The Los Angeles singer’s whole songwriting vibe is magnetic, blending future pop, bedroom pop, and funk into a new and colorful swirl.
Remi Wolf has a bright, gamboling sensibility that extends from her music to her record titles to the way she presents herself and her work. Her ecstatic single “Woo!”, from her new five-song EP …And I’m Allergic To Dogs, is an “explosion of my feelings on LOVE,” she told Clash magazine. And Wolf has a whole cache of it judging not only by her joyful, sultry, playful new record but by her whole thing. It was clear even from her appearance on American Idol at 17, where she sang “Let’s Get It On” to Jennifer Lopez, Keith Urban, and Harry Connick Jr. not long after pivoting from training to be an Olympic skier. Wolf shied from the Idol-type path, though her expressive soul chops could certainly have carried her all the way.
Wolf exists at the center of a Venn diagram that includes the post-PC Music hyper pop contingent (like Rina Sawayama and Wolf’s friend and collaborator Alice Longyu Gao), feel-good, “lo-fi,” “bedroom” pop artists (like JAWNY and Still Woozy, also friends of Wolf’s) and the current wave of funk and disco (like Ric Wilson and Ian Isiah). Her music clicks all the trend boxes, yet it feels super fresh. There’s a lot going on in the pop world right now, but Wolf has managed to nail all the fashionable references without losing her own sound. She’s cited Chaka Khan, Daryl Hall, David Byrne, Michael McDonald, John Mayer, and Erykah Badu as influences. There’s some reggae in here, too, on “Hello Hello Hello,” about “a certified gambler” who’s playing with Wolf’s feelings from the opposite coast, and the celebratory nature of her music at times recalls early ’90s dance hits from Deee-Lite and C+C Music Factory. Wolf’s music begs for remixes (Free Nationals’ “Photo ID” one is great) and the closeness of a club or a barbecue.
Wolf’s puckish vibe is highly endearing. …And I’m Allergic To Dogs is her proper debut EP on Island, and a follow-up of sorts to her first EP, You’re A Dog!, which came out last September. (Wolf is in fact allergic to dogs, and yet she recently bought a puppy.) In the EP’s opening track, “Down The Line,” she references OutKast’s “Hey Ya” and at one point there’s a puppy bark and a baby’s squeal. She recently told The Line of Best Fit she’s been inspired by the silliness and absurdity of kids’ shows—there’s something about the freedom of childhood-informed expression that gives Wolf’s music its unhampered feel. She has a sense of humor about herself.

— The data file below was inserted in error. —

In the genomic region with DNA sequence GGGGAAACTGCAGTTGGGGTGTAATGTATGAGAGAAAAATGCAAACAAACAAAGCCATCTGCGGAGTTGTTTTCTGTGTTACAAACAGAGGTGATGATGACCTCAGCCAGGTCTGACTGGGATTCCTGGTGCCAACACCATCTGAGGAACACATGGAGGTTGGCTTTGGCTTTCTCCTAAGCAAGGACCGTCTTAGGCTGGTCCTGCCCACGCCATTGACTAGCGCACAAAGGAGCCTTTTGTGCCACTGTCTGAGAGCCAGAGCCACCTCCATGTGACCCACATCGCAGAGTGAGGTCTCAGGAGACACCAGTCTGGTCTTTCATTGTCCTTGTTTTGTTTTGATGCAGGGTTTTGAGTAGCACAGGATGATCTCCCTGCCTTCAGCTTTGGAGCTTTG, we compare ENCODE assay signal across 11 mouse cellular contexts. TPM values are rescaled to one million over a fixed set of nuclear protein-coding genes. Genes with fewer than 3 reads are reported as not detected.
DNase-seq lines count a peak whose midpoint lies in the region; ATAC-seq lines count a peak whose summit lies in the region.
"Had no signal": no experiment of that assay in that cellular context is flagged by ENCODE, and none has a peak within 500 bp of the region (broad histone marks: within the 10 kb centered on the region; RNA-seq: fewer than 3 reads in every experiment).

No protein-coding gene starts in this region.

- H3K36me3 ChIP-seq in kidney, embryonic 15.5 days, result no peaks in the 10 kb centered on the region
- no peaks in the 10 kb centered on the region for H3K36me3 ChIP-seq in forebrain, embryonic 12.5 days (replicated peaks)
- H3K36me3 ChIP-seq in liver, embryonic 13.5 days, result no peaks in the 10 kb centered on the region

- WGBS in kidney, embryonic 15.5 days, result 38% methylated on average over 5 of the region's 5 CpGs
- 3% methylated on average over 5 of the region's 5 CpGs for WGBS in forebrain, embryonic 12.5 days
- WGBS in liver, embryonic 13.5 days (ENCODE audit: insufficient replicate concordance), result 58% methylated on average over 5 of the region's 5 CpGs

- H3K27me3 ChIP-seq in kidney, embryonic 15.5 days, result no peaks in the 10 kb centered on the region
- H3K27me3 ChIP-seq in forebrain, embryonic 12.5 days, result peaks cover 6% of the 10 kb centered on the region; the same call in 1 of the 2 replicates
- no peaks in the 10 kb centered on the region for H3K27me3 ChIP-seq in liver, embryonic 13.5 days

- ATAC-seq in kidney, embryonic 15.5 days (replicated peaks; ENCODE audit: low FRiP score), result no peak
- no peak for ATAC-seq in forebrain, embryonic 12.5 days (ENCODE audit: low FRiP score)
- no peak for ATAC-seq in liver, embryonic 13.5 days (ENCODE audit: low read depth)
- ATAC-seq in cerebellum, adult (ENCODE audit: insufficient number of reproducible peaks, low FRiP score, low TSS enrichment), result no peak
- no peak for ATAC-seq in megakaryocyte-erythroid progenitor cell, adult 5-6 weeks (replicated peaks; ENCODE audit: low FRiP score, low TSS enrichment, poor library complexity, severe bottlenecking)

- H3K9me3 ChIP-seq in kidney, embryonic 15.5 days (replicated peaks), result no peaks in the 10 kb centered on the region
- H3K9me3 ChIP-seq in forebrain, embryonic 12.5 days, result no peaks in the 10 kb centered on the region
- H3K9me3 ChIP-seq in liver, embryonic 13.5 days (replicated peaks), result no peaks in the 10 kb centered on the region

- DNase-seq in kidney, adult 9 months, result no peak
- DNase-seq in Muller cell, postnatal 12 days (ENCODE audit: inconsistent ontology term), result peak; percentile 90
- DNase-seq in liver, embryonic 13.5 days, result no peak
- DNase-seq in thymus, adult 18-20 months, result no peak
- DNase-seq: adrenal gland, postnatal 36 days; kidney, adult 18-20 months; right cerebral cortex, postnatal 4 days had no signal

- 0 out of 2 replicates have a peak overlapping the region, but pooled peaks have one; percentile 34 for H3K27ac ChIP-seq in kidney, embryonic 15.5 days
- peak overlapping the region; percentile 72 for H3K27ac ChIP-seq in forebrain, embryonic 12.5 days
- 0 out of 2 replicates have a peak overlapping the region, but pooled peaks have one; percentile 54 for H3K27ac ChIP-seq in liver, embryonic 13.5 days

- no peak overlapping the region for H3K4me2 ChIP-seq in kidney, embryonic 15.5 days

The playfulness pairs well with the intrinsic sexiness of Wolf’s rhythms, even if her lyrics sometimes border on nonsensical. She annotated the Genius page of her own record to note You’re A Dog! was created in various bedrooms across California, all while she was “sometimes crying, sometimes laughing, and most times angry.” I love this summation because she speaks to the way this kind of punchy pop music can encapsulate a whole range of emotions while remaining what it is: really fun. It is possible to make a banging, exuberant pop song while full of rage or disappointment. “You’re so mean/But I can’t dream without you,” Wolf sings, her vocals pitched-up, on “Photo ID,” which was co-written with Solange collaborator John Carroll Kirby. The song snaps, zips, and fizzes with funk verve. It makes me wanna shake my ass. The whole EP does.
The energy never really dips—it’s lowest on “Hello Hello Hello,” perhaps the EP’s weakest moment, but not by far. And although it’s cool when Wolf distorts her voice, it’s much better when you can hear the depth of her vocals, the emotion in her voice, like on “Woo!” or “Disco Man,” which is particularly passionate, as she sings about a man who’s “wasted all his money” but has “never been a waste of time,” and can decidedly “kiss [her] hand.” Above all, Wolf’s clear sense of herself is what makes her music really work. You can almost picture her, like a collage artist, going galaxy brain with all her references and kooky found sounds. There’s nothing exactly new happening here, but the deftness with which Wolf wields her voice, and guides what could be a too-chaotic sound into precise pop magic, is remarkable.
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